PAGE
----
DNA leads to Md. man in killing

Ex-soldier arrested in 1984 murder of woman in Germany

March 09, 2007|By Nicole Fuller | Nicole Fuller,Sun reporter

More than 20 years after a young nursing apprentice at a U.S. Army base in Germany was raped and murdered, DNA evidence has led to the arrest of a suspect in Baltimore.

Robert L. Brown Jr., 46, of Baltimore, a former U.S. soldier, was linked to the killing through a comparison of trace evidence with DNA from the suspect's daughter in Germany - a country he left soon after the 1984 killing, authorities said.

Later, he boasted about raping and strangling the 19-year- old apprentice to a fellow inmate at a Pennsylvania prison where he served time in the mid-1980s, according to documents filed in U.S. District Court in Baltimore.

FBI agents arrested Brown about 12:30 p.m. yesterday in the management office of Wellington Gate apartments in Northeast Baltimore, where he works as a maintenance man. He lives at the complex in a $755 per month rental unit.

Hours later at the federal courthouse, Brown faced Magistrate Judge Susan K. Gauvey in his first appearance in what could be a lengthy extradition process to send him to Germany for trial. She ordered that he be held in federal custody.

Brown told the judge he understood the charges.

The evidence for a murder charge was noted in a German arrest warrant dated Jan. 13, 2006, included in the extradition request filed in the court: "A cross-comparison of the DNA found on the victim's trousers with the DNA pattern of the daughter of the accused ... resulted in a clear match of the DNA patterns."

In addition to the DNA from semen, according to the German warrant, authorities said other evidence linking Brown to the murder includes the victim's diary entries, fiber and tire tracks at the crime scene, and the alleged jailhouse confession.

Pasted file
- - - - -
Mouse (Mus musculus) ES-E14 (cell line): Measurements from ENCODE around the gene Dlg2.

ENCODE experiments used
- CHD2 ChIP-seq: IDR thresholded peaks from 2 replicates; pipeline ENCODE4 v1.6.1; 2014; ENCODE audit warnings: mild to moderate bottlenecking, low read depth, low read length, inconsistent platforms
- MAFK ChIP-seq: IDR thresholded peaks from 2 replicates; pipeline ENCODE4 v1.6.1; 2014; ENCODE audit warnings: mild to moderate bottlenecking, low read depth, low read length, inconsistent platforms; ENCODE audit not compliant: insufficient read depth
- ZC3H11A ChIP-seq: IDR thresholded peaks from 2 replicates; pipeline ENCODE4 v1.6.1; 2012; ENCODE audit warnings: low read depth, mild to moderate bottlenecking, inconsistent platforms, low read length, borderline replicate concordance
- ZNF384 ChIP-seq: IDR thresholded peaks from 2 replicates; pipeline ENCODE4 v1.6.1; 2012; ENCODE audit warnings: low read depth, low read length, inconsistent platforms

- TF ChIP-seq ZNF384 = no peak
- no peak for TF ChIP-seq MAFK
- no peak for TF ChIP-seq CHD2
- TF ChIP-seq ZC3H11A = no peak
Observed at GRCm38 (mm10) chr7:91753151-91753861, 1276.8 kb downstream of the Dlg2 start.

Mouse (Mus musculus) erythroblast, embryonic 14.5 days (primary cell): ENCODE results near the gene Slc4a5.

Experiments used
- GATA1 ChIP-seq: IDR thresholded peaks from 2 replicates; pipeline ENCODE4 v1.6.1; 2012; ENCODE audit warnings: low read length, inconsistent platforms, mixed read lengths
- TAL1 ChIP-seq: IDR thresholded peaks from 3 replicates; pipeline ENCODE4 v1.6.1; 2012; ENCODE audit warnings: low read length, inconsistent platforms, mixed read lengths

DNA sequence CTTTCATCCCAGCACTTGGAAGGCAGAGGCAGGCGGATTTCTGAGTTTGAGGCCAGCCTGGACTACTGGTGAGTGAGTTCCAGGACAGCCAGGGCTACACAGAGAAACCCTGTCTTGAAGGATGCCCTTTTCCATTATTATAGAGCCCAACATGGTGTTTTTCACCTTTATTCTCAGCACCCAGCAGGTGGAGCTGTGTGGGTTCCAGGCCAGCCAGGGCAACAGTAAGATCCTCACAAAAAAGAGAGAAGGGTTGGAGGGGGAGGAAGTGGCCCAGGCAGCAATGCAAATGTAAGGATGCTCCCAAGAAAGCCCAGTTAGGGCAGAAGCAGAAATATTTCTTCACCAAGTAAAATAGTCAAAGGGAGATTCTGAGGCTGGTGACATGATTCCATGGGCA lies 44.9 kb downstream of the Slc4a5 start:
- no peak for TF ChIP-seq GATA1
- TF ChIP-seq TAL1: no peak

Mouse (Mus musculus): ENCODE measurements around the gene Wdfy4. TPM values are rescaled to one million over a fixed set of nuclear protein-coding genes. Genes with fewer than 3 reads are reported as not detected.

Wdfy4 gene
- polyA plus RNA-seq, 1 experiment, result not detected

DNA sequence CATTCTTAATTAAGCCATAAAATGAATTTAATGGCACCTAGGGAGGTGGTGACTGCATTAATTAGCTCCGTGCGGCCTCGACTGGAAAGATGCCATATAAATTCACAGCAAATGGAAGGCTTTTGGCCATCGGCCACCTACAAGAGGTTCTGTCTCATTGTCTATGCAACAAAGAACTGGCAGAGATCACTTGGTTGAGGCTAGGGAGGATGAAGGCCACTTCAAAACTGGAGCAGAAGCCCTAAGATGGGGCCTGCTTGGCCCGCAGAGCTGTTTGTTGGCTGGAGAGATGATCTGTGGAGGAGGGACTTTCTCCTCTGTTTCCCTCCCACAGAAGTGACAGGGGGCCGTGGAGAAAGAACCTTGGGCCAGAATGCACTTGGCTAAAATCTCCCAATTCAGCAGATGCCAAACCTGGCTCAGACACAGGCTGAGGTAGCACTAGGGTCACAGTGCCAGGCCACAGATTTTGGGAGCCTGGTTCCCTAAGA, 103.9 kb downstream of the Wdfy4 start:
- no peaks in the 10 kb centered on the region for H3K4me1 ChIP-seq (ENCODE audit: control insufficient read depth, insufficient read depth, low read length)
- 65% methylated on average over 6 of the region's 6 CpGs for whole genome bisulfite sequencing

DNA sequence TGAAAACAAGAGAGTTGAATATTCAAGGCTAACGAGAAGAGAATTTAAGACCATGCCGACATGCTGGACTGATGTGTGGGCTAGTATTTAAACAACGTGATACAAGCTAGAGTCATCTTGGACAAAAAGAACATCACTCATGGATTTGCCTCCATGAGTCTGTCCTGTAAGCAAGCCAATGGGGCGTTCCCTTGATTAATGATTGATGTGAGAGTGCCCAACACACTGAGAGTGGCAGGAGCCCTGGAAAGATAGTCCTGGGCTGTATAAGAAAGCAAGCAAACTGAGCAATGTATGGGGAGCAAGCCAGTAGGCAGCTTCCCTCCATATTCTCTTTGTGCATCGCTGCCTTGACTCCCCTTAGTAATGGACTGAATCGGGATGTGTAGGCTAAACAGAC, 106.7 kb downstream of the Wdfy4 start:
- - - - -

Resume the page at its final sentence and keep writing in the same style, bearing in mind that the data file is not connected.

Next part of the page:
German authorities have been dogged in pursuing the case, going in 1988 to the Pennsylvania prison where Brown was incarcerated, to interview him. He refused to talk to them, according to court documents.

On July, 11, 2003, according to the documents, a letter was sent to U.S. authorities seeking saliva and blood samples from Brown. It is unclear whether the request was granted. Last year, German authorities issued an international arrest warrant.

Reached at her West Baltimore home yesterday, Brown's mother, identified in court documents as Martha Ellison, and a woman who identified herself as Brown's sister declined to comment.

"We don't even know anything. We've been calling the police all day. We're just still trying to understand this," the sister said.

The use of DNA evidence to solve crimes emerged as a tool in the early 1990s and has been used in numerous older cases as investigators examine outstanding cases, said Dr. Lawrence Kobilinsky, a forensic expert who teaches at John Jay College of Criminal Justice in New York City.

"DNA as forensic evidence is universal evidence," Kobilinsky said. "It's really thought to be the ultimate in forensic testing. With either a fingerprint or DNA, that will facilitate the extradition process. From a medical or scientific perspective, they have more than enough evidence to push the extradition.

"The real oddity is, they were able to keep that evidence and not throw it out when so much time lapses," Kobilinsky said. "A lot of police agencies cannot afford to store evidence, so a lot of time they'll just dump stuff."

The German woman, Nicola Stiel, studying to be a nurse at the now-closed Bad Kreuznach Army Air Field in Central Germany, wrote in her diary on Aug. 2, 1984, that she had "gone for a meal with a black American called `Robert'" the day before, according to court documents. She wrote of a planned meeting with him the next day.

On Aug. 5, 1984, according to court documents, Stiel was found dead in a wooded area about 30 minutes from the base. She had been raped and strangled.

Brown was driving a Volkswagen Golf rental car that witnesses said they saw Stiel riding in before the murder, according to German authorities. They said tire tracks matching those from the car were found in the area where her body was discovered.

"Traces of fibers from the victim's clothes were recovered from the vehicle of the accused before trial. Furthermore, fibers were recovered from the victim's clothes that come from the vehicle and from a blanket with a horse picture found in the vehicle. Apart from that, traces of paint found on the victim's trousers match traces of paint on the said blanket," German documents said.

Brown left the Army in January 1983, and after the killing left Germany - where his former wife and his daughter, Denise Brown, still live, authorities said.

nicole.fuller@baltsun.com

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